III. Conclusion

Based on the reasoning and citation of authority set forth above, the Court concludes that the Petitioner has not established his entitlement to a Writ of Habeas Corpus. The Petitioner's Objections (Doc. # 17) to the Magistrate Judge's Supplemental Report and Recommendations (Doc. #14) are overruled. The Court hereby adopts the Supplemental Report and Recommendations (Doc. # 17) filed by the Magistrate Judge. The Petitioner's Petition for a Writ of Habeas Corpus (Doc. # 1) is denied.

*1007 Judgment will be entered in favor of the Respondents and against the Petitioner.

The captioned cause is hereby ordered terminated upon the docket records of the United States District Court for the Southern District of Ohio, Western Division, at Dayton.

NOTES

[1] The Court will discuss Williams more fully, infra.

[2] In his Supplemental Report and Recommendations, the Magistrate Judge agreed that if Tucker's jailhouse statement should have been suppressed, then it cannot be said that the introduction of Brock's taped statement was harmless error. In other words, in the Magistrate Judge's view, the introduction of Brock's taped statement constituted harmless error only if testimony about Tucker's jailhouse statement (in which he confessed to shooting Thomas Herring) was properly admitted into evidence.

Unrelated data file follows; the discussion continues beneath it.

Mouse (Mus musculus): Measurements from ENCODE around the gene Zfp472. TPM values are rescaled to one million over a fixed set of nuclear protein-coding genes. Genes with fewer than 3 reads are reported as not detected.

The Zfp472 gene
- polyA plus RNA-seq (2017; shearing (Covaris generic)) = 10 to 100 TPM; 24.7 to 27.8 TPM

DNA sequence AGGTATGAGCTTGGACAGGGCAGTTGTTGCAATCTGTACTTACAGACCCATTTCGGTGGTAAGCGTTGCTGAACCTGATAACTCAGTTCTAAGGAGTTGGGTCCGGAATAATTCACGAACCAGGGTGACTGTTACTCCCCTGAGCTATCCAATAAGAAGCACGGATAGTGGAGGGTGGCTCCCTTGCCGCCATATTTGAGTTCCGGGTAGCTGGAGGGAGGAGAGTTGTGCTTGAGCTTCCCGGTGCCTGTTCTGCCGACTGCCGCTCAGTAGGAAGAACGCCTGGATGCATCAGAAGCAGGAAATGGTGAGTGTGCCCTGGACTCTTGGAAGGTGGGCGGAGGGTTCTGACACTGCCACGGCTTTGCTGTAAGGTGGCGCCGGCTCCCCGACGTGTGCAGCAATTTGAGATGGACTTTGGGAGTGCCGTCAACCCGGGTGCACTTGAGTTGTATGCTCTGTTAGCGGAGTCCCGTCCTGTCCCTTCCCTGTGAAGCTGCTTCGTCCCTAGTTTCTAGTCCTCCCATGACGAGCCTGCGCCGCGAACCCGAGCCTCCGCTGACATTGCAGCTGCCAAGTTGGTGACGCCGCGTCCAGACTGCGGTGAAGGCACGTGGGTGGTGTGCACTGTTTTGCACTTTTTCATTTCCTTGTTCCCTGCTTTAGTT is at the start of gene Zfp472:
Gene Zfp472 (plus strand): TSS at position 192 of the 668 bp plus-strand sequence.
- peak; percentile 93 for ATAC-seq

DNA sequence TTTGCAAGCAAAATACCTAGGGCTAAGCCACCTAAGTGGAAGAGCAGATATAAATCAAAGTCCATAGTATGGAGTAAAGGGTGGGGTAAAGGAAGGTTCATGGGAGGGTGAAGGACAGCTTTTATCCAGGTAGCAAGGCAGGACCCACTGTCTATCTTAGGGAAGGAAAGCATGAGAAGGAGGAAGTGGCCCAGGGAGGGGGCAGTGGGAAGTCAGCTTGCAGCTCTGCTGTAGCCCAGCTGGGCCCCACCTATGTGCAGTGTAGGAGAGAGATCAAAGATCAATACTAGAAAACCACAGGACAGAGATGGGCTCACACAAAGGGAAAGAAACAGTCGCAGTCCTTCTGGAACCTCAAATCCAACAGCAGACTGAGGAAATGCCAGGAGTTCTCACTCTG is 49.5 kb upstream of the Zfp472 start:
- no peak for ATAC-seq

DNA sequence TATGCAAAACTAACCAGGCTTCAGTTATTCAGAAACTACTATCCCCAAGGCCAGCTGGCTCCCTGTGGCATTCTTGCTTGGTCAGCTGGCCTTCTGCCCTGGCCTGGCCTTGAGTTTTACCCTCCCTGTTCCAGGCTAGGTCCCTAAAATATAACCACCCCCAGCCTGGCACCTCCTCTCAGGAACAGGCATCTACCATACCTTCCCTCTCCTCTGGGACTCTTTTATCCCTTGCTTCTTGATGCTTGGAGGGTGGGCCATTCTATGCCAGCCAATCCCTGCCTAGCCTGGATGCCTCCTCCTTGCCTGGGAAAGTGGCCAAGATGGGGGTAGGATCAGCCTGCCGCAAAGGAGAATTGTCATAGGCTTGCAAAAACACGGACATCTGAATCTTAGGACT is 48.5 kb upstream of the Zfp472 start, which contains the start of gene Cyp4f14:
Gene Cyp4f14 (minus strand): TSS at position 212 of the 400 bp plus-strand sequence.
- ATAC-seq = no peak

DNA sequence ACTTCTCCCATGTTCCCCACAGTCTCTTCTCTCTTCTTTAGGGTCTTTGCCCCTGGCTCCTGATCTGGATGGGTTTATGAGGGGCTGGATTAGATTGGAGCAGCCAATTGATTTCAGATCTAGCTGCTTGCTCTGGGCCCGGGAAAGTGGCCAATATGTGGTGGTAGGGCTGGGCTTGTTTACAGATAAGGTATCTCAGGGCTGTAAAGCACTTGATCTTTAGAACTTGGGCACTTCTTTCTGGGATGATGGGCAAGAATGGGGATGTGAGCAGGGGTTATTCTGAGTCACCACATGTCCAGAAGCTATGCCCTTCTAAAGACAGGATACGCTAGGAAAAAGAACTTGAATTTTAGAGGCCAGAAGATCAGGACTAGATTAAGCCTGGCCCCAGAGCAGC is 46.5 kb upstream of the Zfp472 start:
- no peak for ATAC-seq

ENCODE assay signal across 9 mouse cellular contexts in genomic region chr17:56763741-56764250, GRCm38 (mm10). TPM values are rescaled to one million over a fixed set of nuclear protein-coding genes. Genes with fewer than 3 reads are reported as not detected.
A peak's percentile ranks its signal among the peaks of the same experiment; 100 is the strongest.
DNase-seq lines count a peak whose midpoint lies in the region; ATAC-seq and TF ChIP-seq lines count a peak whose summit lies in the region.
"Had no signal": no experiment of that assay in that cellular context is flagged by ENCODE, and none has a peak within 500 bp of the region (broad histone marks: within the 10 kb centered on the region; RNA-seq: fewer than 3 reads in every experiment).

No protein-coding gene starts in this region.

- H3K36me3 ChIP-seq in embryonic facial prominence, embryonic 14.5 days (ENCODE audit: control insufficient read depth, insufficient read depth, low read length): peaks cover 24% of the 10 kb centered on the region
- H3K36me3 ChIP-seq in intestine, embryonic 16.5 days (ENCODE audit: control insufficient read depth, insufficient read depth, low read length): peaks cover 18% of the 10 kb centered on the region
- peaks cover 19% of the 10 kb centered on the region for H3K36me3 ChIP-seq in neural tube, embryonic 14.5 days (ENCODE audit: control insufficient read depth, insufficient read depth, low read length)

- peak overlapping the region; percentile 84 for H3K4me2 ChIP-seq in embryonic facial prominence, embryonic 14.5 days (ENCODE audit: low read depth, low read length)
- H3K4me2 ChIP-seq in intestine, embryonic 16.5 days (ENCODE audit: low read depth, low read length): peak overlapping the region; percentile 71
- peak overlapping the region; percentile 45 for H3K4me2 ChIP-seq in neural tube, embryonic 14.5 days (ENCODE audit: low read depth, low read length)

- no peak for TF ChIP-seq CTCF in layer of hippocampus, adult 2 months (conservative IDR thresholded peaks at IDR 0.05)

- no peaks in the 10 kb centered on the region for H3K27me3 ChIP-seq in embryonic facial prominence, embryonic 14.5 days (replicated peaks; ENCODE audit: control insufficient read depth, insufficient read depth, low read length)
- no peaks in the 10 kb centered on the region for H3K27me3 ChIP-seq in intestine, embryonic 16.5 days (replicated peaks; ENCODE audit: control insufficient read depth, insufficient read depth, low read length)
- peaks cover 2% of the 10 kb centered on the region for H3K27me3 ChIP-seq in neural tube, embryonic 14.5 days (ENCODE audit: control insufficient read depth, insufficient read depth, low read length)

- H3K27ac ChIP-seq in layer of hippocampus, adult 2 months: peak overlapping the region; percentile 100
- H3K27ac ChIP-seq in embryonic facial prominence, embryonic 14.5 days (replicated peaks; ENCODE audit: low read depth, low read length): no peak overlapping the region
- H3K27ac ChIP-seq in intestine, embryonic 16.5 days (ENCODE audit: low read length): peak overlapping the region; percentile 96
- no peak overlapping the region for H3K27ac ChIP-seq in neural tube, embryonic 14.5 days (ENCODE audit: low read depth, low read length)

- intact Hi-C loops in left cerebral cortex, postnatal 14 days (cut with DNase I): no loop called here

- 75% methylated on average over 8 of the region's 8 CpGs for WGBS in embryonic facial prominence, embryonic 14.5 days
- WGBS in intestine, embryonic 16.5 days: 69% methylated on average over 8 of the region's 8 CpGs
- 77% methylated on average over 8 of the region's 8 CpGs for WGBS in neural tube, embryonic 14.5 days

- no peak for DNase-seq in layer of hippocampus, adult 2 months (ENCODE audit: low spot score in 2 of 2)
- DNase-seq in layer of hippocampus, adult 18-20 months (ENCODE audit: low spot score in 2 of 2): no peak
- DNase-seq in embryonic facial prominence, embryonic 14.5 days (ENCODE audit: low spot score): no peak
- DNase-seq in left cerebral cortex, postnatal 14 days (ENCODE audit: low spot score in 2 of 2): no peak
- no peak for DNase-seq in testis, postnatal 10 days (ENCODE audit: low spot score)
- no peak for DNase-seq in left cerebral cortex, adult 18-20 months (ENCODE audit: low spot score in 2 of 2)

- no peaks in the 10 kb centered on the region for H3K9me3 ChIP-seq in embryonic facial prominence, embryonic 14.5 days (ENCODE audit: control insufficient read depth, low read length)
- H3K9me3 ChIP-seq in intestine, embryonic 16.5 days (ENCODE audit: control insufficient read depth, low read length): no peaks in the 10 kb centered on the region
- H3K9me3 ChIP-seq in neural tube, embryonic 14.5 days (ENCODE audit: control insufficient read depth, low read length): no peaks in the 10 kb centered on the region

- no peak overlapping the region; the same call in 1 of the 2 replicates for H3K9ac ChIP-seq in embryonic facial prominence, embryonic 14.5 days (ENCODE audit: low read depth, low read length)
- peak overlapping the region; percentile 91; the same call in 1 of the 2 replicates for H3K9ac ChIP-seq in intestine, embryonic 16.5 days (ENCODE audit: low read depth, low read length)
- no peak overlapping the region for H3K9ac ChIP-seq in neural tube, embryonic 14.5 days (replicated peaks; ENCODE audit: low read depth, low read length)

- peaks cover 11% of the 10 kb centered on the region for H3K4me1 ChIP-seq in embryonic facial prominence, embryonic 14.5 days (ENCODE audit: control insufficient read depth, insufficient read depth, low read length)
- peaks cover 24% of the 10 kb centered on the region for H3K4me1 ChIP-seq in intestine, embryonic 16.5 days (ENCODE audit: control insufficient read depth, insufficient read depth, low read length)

[3] In Williams, the Court settled a dispute among the federal circuit courts as to the meaning of the "unreasonable application" clause of § 2254(d) (1). In so doing, the Court articulated the standard discussed herein, which is less deferential to state-court adjudications than the standard applied in prior Sixth Circuit cases such as Nevers v. Killinger, 169 F.3d 352 (6th Cir. 1999). In light of Williams, this Court need not discuss the Nevers standard, which, as the Sixth Circuit has recognized, "no longer correctly state[s] the law...." Harris v. Stovall, 212 F.3d 940, 943 (6th Cir.2000).

[4] Tucker does not dispute that Innis qualifies as the controlling "clearly established federal law as determined by the Supreme Court of the United States." See 28 U.S.C. § 2254(d) (1).

[5] In opposition to this conclusion, Tucker insists that Innis is factually distinguishable. He also argues that the Ohio Supreme Court failed to give sufficient weight to his mental instability. (Doc. # 17 at 10-15). Even if true, these arguments do not demonstrate that the Ohio Supreme Court's analysis involved an objectively unreasonable application of Innis to the facts of this case. The Court does not dispute that Innis and the present case are factually distinguishable. Indeed, the Ohio Supreme Court never suggested that the two cases were factually identical. The Ohio Supreme Court simply applied the legal principles in Innis to the facts of this case. In so doing, the five-member majority may have placed less emphasis on certain facts than Tucker (or the dissenting Justices) would have liked. Upon review, however, this Court simply cannot agree with Tucker's argument that the Ohio Supreme Court applied Innis to the facts of this case in an objectively unreasonable manner.